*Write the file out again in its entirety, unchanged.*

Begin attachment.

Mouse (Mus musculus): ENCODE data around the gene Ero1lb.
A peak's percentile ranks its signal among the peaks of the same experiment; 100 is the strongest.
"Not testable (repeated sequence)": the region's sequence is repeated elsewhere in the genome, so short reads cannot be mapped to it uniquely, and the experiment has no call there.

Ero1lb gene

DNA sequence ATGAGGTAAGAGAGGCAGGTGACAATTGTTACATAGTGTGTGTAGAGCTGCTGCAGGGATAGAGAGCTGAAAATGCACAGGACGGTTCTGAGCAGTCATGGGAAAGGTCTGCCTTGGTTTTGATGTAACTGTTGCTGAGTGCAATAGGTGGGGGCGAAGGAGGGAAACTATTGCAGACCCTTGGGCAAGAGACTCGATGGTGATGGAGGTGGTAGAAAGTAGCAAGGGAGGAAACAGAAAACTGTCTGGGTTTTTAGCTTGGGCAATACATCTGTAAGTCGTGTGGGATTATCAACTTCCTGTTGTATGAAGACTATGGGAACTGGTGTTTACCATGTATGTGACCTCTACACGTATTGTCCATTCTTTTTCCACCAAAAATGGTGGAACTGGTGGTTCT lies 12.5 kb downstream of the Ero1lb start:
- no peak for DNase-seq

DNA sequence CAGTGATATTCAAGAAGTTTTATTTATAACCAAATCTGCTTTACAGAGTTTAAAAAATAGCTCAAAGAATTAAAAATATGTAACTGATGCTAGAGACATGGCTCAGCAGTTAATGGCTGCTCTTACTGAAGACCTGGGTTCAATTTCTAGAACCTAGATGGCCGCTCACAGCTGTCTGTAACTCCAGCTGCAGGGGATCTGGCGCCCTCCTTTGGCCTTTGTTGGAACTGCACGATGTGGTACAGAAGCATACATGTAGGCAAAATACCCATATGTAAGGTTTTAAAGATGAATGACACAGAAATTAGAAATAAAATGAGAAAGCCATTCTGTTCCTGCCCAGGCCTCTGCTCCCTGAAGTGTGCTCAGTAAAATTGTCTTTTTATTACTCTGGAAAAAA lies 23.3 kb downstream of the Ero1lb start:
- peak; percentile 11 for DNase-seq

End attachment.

Mouse (Mus musculus): ENCODE data around the gene Ero1lb.
A peak's percentile ranks its signal among the peaks of the same experiment; 100 is the strongest.
"Not testable (repeated sequence)": the region's sequence is repeated elsewhere in the genome, so short reads cannot be mapped to it uniquely, and the experiment has no call there.

Ero1lb gene

DNA sequence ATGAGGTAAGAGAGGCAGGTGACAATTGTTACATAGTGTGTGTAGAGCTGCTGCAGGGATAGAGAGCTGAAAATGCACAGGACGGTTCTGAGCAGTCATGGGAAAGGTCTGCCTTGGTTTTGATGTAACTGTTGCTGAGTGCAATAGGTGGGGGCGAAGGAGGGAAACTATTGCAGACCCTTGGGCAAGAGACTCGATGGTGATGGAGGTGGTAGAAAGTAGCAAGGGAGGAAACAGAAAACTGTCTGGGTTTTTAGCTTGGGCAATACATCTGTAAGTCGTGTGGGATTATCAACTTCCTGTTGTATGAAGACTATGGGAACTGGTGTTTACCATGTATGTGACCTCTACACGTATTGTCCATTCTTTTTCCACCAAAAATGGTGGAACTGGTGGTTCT lies 12.5 kb downstream of the Ero1lb start:
- no peak for DNase-seq

DNA sequence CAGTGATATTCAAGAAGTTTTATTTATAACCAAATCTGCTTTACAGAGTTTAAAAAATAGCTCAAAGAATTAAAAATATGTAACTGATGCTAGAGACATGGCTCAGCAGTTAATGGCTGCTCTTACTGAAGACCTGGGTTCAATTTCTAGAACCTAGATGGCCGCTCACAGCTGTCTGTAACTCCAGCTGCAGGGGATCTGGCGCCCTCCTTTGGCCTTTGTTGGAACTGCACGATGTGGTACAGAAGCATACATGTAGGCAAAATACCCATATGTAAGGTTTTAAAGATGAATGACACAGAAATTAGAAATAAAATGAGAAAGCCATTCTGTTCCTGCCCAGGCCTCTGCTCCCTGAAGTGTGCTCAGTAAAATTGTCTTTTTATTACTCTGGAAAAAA lies 23.3 kb downstream of the Ero1lb start:
- peak; percentile 11 for DNase-seq